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Where Dementia, big data and IoT meet

Where dementia, big data and IoT meet

Sydney, 8th November 2016:

Veteran technologist Peter Vogel, who developed the first “Vitalcall” personal alarm 30 years ago, is back in the aged care business.

As CTO of Vitalcare, Vogel has developed a new system that takes over where his previous “pendant” alarm no longer meets the need.

“As the population ages, more and more people are living with varying degrees of dementia” Vogel says. “There comes a point where they won’t wear a pendant, or they don’t think to activate it when they need help.”

Vitalcare’s new system is completely passive — it can call for help without the need to wear any device at all. Drawing on technology as diverse as self-driving cars, big data and the Internet of Things (IoT), Vitalcare’s ‘CRIS’ will be announced at the upcoming ITAC conference (Information Technology in Aged Care) held in Melbourne between the 28-30 November 2016.

“CRIS is our new Confused Resident Information System” Vogel explains. “It silently monitors domestic routines 24/7 and notifies carers of any departure from normal patterns. For example, if someone who normally sleeps from 9pm to 5am with one or two toilet breaks has been in bed for 10 hours, an alert can be texted to a family member or carer, who can then phone or visit them. If someone is detected as falling out of bed and not getting up immediately, that is more than an ‘alert’, it’s an ‘alarm’ and CRIS will call for medical help.”

Vitalcare will be trialling CRIS in partnership with industry partners in the New Year. The system will be available to all aged care facilities later in 2017.

Vogel proposes a portable model will be offered for temporary home use on a rental basis. “This is where the biggest need will be in the coming years”, he predicts. “It simply won’t be possible to put everyone affected by dementia into nursing homes. The numbers are clearly telling us that already. It’s personally very satisfying to be able to offer something that really helps both the elderly people alone at home and the family and others who care for them.”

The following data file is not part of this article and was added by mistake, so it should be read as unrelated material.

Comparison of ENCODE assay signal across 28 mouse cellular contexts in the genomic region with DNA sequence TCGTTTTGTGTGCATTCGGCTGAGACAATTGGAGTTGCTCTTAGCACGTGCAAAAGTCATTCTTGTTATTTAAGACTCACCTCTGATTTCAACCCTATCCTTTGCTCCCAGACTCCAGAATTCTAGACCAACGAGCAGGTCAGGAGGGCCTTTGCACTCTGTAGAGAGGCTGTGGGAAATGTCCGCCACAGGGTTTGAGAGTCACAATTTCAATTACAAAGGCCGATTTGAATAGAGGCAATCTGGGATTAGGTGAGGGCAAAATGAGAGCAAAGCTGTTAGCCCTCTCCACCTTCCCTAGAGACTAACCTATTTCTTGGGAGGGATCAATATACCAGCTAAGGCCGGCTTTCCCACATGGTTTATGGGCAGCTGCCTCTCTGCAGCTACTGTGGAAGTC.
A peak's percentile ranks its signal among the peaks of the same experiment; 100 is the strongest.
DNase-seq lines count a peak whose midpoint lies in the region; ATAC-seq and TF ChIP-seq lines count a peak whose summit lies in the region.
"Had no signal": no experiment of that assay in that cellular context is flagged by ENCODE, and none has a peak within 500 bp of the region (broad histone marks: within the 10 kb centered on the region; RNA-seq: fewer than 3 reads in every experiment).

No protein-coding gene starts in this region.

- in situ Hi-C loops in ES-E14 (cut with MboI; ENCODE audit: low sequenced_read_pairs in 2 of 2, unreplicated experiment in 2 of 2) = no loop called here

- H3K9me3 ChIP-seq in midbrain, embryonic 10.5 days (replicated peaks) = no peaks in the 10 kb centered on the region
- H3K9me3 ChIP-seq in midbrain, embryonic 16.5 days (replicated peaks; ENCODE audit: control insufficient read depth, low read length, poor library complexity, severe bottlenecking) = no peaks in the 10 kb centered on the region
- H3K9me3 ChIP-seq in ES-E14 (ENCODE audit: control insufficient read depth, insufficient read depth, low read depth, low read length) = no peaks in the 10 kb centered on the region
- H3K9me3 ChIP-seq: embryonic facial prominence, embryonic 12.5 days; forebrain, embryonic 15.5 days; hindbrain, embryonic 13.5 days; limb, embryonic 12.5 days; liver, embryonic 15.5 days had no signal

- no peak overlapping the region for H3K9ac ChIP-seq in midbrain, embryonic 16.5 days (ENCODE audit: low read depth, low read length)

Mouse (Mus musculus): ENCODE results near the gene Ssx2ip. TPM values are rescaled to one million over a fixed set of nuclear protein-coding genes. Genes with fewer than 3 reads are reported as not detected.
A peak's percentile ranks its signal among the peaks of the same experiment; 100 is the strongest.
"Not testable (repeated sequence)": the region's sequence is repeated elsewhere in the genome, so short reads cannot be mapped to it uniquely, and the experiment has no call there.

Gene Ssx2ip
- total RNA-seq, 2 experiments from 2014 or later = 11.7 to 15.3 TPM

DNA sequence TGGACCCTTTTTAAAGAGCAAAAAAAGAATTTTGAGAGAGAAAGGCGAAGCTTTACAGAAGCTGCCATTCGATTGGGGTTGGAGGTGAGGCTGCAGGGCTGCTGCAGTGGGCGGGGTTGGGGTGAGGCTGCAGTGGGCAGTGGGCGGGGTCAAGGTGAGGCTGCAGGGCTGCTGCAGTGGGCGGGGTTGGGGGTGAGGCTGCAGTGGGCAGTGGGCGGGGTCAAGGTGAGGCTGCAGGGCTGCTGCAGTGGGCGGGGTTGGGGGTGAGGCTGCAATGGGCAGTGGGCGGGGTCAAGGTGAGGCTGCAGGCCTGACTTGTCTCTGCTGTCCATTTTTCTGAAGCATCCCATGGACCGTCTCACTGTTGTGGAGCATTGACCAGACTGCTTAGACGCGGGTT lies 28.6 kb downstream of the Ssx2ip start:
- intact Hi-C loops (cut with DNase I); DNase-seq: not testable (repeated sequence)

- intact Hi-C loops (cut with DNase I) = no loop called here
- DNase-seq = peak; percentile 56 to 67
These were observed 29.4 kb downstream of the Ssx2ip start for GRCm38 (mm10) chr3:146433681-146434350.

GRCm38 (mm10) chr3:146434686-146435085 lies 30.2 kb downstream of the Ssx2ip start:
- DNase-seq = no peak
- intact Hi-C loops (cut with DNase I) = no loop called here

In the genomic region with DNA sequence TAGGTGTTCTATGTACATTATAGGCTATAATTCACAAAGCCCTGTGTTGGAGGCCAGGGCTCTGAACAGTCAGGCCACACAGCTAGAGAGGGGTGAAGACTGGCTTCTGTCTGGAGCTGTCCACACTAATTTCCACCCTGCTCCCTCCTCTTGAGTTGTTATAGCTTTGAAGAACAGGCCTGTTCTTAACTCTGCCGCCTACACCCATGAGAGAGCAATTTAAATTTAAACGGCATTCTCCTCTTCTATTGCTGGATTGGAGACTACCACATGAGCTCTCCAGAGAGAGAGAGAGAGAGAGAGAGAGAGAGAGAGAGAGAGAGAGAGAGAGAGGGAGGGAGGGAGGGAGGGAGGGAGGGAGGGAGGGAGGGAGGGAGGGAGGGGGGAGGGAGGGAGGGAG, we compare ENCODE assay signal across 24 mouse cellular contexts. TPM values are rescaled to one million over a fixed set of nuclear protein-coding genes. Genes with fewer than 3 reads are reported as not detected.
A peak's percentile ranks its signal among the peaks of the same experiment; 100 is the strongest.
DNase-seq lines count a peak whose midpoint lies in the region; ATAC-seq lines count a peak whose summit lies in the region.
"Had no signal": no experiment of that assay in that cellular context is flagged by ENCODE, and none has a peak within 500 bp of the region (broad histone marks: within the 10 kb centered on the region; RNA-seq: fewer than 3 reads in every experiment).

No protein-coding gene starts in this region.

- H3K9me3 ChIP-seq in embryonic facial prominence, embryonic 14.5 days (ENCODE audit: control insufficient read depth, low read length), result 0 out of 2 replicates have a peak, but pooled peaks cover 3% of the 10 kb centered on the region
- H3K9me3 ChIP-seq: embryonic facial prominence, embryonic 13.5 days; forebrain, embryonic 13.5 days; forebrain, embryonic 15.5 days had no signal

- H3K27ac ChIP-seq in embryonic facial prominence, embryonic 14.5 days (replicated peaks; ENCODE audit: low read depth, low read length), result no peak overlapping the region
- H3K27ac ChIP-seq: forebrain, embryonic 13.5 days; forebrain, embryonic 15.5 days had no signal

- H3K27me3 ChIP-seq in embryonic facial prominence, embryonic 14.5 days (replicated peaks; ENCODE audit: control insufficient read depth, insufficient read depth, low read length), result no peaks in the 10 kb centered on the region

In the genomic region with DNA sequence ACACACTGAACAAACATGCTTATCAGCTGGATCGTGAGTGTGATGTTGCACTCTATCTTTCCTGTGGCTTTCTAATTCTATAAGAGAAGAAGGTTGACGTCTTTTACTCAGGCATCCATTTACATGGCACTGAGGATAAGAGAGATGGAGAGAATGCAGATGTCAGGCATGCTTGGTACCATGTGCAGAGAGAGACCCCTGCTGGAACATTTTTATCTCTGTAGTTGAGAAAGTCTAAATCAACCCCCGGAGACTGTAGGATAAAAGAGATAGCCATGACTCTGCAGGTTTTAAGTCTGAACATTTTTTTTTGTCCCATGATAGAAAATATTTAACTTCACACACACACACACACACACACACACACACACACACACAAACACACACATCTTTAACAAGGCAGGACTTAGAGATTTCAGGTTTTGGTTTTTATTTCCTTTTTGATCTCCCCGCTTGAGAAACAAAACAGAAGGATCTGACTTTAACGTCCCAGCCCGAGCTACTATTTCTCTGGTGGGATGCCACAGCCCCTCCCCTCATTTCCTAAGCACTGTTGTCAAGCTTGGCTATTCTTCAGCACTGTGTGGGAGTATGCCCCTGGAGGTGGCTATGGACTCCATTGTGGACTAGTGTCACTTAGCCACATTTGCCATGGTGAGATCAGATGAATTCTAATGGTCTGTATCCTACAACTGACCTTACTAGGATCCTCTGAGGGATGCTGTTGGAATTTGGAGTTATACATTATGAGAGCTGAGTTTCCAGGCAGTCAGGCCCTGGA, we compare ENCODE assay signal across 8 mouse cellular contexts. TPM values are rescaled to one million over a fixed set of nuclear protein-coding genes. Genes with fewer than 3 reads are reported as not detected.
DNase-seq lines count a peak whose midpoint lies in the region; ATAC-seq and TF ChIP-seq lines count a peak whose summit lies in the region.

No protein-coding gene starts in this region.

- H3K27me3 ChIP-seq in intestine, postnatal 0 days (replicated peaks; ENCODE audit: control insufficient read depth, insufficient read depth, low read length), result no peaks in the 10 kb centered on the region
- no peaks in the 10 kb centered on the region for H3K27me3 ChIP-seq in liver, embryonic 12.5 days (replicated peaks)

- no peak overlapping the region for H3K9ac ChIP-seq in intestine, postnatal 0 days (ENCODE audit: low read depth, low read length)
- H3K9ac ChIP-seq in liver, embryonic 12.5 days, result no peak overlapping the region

Mr Vogel will be co-presenting a paper on the dementia friendly smart home of the future with Prof. Tim McCarthy of Wollongong University at the ITAC conference in Melbourne.

About Peter Vogel
Peter’s long and distinguished career in electronics, music and aged care technology gives him a unique perspective on the opportunities advanced technologies present to aged care.

Having first studied biorhythms “just for fun” at aged 17, Peter went on to change the world of music with his invention of the first sound sampling synthesiser (the Fairlight), synonymous with music of the 80’s from artist like Stevie Wonder, Kate Bush, Peter Gabriel and Michael Jackson.

Peter designed the first Vitalcall personal medical alarm product in 1982. Updates of this concept survive to this day.

More recently, Peter has been researching the role of music in dementia and aged care with the objective of providing improvements in resident behaviour, family engagement, facility workflows and most importantly quality of life. This knowledge is being applied to the design of a complete assistive technology suite which will be trialled in the dementia-friendly home being designed by the University of Wollongong.



About Vitalcare
Vitalcare has pioneered nurse call and critical messaging systems for over 30 years. The company designs, manufactures, installs and services the most innovative systems available through a national network of company owned branches and authorised distributors. Vitalcare is the first manufacturer to integrate IoT (internet of things) technology in its two-way waterproof pendants and call points along with cloud integration for advanced reporting, supervised maintenance and data analysis. Vitalcare is the industries most trusted brand with over 1,000 sites nationally (40,000 beds) across aged care and hospital markets.

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